KANSAS CITY, Mo. — By the time Dr. Jonas Salk's polio vaccine was deemed safe and effective in 1955, it was three years too late for Joe O'Brien.
"I was fitted for my first braces, leg braces, and I remember thinking, 'You're not ever going to walk again,'" O’Brien, a polio survivor, said.
In 1952, O'Brien was 8 years old and living in Independence as polio ravaged the country.
"My mother was terrified by it," O'Brien said. "We weren't allowed to go swimming. We didn’t do anything, it was risky or anything."
That July, O’Brien became one of nearly 60,000 children who contracted the virus.
"One morning, I woke up, got up and my light right leg went out from under me," O'Brien said.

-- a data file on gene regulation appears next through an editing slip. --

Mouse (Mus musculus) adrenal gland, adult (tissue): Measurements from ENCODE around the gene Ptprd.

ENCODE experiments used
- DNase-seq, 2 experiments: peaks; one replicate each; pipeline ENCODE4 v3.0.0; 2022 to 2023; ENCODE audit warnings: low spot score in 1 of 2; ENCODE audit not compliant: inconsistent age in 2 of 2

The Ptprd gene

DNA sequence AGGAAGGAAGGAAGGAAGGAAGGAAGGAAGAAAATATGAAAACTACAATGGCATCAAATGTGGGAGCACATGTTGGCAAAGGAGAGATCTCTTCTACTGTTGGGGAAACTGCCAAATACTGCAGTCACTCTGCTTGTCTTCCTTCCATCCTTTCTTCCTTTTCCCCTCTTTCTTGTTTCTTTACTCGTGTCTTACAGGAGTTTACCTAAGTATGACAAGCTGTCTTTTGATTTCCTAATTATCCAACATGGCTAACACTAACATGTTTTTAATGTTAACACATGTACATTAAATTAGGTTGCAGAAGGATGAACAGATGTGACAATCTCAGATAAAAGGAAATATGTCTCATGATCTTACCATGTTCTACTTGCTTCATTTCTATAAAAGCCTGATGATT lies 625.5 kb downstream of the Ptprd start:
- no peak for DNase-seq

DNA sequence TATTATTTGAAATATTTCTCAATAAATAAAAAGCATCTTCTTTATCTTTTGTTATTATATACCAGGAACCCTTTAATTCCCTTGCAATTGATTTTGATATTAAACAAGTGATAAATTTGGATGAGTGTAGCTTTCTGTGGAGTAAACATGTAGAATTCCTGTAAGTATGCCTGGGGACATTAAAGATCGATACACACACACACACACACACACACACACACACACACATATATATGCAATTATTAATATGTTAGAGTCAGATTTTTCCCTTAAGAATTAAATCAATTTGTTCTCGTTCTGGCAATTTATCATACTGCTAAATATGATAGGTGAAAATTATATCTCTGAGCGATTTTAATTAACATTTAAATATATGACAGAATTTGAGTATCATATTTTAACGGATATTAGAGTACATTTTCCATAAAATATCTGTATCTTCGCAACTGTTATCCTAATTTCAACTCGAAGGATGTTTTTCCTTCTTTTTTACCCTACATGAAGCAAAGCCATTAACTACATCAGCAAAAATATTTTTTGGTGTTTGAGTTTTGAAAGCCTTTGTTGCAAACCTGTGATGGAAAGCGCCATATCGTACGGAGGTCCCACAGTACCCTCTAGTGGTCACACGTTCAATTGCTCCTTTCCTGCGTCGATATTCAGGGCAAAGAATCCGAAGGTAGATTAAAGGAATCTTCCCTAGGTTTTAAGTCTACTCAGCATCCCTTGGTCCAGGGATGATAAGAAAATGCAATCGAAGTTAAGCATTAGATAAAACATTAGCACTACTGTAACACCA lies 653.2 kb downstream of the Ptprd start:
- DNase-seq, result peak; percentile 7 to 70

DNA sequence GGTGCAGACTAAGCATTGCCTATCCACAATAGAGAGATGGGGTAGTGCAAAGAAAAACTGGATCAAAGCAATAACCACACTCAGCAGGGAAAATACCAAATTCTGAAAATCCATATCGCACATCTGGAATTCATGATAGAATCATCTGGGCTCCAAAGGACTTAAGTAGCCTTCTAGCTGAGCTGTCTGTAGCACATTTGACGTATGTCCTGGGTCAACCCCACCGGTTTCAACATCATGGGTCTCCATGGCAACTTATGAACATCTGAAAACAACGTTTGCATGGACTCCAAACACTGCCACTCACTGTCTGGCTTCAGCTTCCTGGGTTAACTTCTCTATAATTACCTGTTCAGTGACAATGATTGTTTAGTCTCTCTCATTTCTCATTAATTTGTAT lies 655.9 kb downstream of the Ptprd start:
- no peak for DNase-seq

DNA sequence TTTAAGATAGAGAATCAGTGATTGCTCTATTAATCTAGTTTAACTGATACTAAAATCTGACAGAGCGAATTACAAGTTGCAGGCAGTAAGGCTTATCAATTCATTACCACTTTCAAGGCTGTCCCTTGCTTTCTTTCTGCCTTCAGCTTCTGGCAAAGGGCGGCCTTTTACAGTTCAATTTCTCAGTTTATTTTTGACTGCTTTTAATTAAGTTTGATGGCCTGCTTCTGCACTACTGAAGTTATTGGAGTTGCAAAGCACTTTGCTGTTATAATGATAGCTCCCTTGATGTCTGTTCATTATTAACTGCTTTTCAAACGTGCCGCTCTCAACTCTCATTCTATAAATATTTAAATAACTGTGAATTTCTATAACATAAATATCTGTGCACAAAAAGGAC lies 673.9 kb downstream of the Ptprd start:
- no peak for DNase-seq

After getting diagnosed, he spent almost two weeks in an isolation unit where some children used an iron lung to help them breathe.
"My parents had to look in the window, from the outside, kind of like with the COVID thing where the people couldn’t go in," O'Brien said, "and so I had to look up like that at the window."
When COVID-19 hit, the now-77-year-old retired schoolteacher hunkered down because he only has 18% of his lung capacity due to polio.
That also was one of the reasons he was looking forward to getting the COVID-19 vaccine, but said he's is aware of hesitancy toward the vaccines.
"It seems like we’re in a situation right now where practically everything is made suspect," O'Brien said.
The difference between now and 1955, according to O'Brien and historians, is that back then Americans had a deep respect for science.
"That's why I think it's important that they listen to the science, and not to people who have other motives," O'Brien said. "I think that's unfortunate that that's happened. But I would certainly encourage people get the necessary medication or vaccination."